Brush Dale Hunting Preserve and Kennel
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Pheasant and quail are popular entrees at Brush Dale, as are wild turkey and deer. Besides tasty wild game recipes, you'll find scrumptious ways to serve garden vegetables and delicious desserts. Lodge Recipes

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Brush Dale Kennel
WW Litter
ZZ Litter
Annie's Photos
NAVHDA Pedigree
NA Test Record
OFA Report
IntCH Title Certificate
Conformation Evaluations
IntCH Brush Dale's Over the Moon (Annie) was born on June 14, 2021 as part of Brush Dale's OO Litter. Annie's sire is HnrCH/IntCH/NatCH Indy Vom Hundegelaut (Indy) and her dam is IntCH Brush Dale's Every Inch a Lady (Hazel).
Annie has a dense, soft, shiny, medium-length, slightly wavy, roan coat. Her coat is correct for a Small Munsterlander. She beautifully feathered hind legs and a long-flagged tail. Versatile hunting dogs, such as Annie, are expected to be "sharp on fur." They are expected to relish the tracking and chasing of wounded, furred animals in order to dispatch and retrieve them. No one wants a live fox retrieved to hand! Annie is every bit a versatile hunting dog and becomes more and more so the older she gets.
Annie has dark brown eyes and a sweet, feminine face. Annie weighs about 48 pounds and is at the upper-end in height for a female at 54cm tall. She has her mother's head and her father's body type.
Annie has so much drive, cooperation and talent in the field and water that preparing her for the NAVHDA Natural Ability Test was a breeze. At the Test, the Field Search portion was a cake walk with solid, steady points when she found a bird. The birds that didn't fly well and were caught were retrieved to Michelle's hand. It was the Tracking portion of the Test that is very memorable and probably says the most about Annie as a hunting companion. The released pheasant started downhill towards heavy cover, then took a sharp right turn and headed uphill into a large section of clover. A Spring rain was heading our way, so it was very breezy. Just as Annie took the right turn and was tracking the pheasant uphill towards the clover, the wind changed and blew the scent from the 4-wheeler full of pheasant crates (bird truck) right to her. She stopped tracking and ran to the bird truck which held the additional distraction of her co-owner, Mark. Michelle waited a few minutes for Annie to return to the track on her own. Then, at the suggestion of the judge to call her dog, Michelle yelled just one word, "Annie!" (in a friendly tone) and Annie returned, took the track back up, followed it to the bird, briefly pointed then caught it, and retrieved the bird to hand. Michelle knew issuing any type of command during the track would cause Annie to lose at least one point in her Tracking score. Thus the 3 Annie earned in Tracking (still, prize 1 work). Following the issuing of scores, Michelle spoke with the judges and was told, "If we could've given Annie a 5 for her cooperation during the Tracking portion of the Test, we would have. It was very impressive. We were expecting to have to re-run her track." As an aside, at the Test the next day, the same scenario played out, except the dog wouldn't leave the bird truck and therefore re-ran his track after the other dogs finished theirs.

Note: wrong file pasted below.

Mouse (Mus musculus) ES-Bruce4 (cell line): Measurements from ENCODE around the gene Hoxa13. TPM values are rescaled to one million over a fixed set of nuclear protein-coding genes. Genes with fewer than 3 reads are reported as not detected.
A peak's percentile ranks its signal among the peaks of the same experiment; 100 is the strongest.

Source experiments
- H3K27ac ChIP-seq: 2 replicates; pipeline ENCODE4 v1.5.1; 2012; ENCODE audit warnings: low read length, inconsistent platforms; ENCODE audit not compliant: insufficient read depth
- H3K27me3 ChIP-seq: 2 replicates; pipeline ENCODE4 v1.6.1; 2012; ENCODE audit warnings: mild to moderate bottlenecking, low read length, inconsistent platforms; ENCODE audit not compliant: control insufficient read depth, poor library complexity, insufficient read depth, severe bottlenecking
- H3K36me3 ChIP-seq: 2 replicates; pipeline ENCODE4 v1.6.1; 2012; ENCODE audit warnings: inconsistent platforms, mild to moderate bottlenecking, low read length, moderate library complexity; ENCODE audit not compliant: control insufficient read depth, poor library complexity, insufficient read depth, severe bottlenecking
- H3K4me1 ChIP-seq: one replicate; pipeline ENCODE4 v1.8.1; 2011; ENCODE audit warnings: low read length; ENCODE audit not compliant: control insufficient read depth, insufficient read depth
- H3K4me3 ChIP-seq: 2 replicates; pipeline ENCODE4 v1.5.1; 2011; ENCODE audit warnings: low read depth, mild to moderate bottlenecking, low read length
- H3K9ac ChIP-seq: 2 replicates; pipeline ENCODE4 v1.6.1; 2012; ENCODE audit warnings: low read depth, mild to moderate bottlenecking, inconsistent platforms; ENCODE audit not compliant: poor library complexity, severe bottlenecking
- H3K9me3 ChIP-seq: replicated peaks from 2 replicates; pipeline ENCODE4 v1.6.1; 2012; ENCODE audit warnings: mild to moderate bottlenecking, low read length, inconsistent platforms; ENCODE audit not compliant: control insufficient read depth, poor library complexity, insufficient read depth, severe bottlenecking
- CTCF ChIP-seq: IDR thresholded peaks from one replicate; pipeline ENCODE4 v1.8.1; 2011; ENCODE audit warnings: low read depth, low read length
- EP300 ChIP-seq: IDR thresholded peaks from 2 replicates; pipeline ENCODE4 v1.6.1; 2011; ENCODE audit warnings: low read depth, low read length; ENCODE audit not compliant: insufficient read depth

In the field, Annie is a zealous, relentless searcher of game, but she is also extremely cooperative. She really does not want to hunt without you. Therefore, you don't have to "manage" Annie in the field. She'll stick with you and generally hunts in the 50-100 yard range, only getting out to further if she can smell a bird or it's necessary to find one. Else, or in heavy cover, she'll hunt 30-50 yards from you. Annie is "easy" to hunt with.
Annie honors naturally and rarely bumps a bird. She is very proficient at marking downed birds and will track a downed bird for as long as it takes to recover it. If a pheasant happens to be brought down in a pond, Annie will make the water retrieve without hesitation. She is also very soft-mouthed, never putting so much as a toothmark in gamebirds.
Her strong desire to please and her high intelligence have made her a trainer's dream. We have had to use very little negative reinforcement in Annie's training. She loves to train. Annie always greets Michelle with something in her mouth and will bring objects to Michelle in an attempt to coax her into doing some retrieve training.
Around the house, Annie is quiet, unassuming, gentle, sweet, patient, calm and relaxed. She is a pleasure to live with. She is one of the few dogs we do not have to put a bark collar on at night. Even with the coyotes howling in the woods behind the house, Annie remains quiet. The only time we hear her bark is if she's chasing furred game or protecting her babies.
Annie is a wonderful mother. She keeps her puppies and their box immaculately clean. For the first two weeks, she barely leaves the box, constantly feeding, cleaning and doting over her little ones. The only exception is for about 30 minutes per day when all the dogs go for their daily run. By day 3 following whelping, Annie is ready to get out of the whelping pen and into the field for some fun.
One of the most wonderful traits Annie passes on to her puppies is a natural desire to retrieve. All of her puppies have a strong natural retrieving instinct, which makes it easy to train them for hunting and testing.
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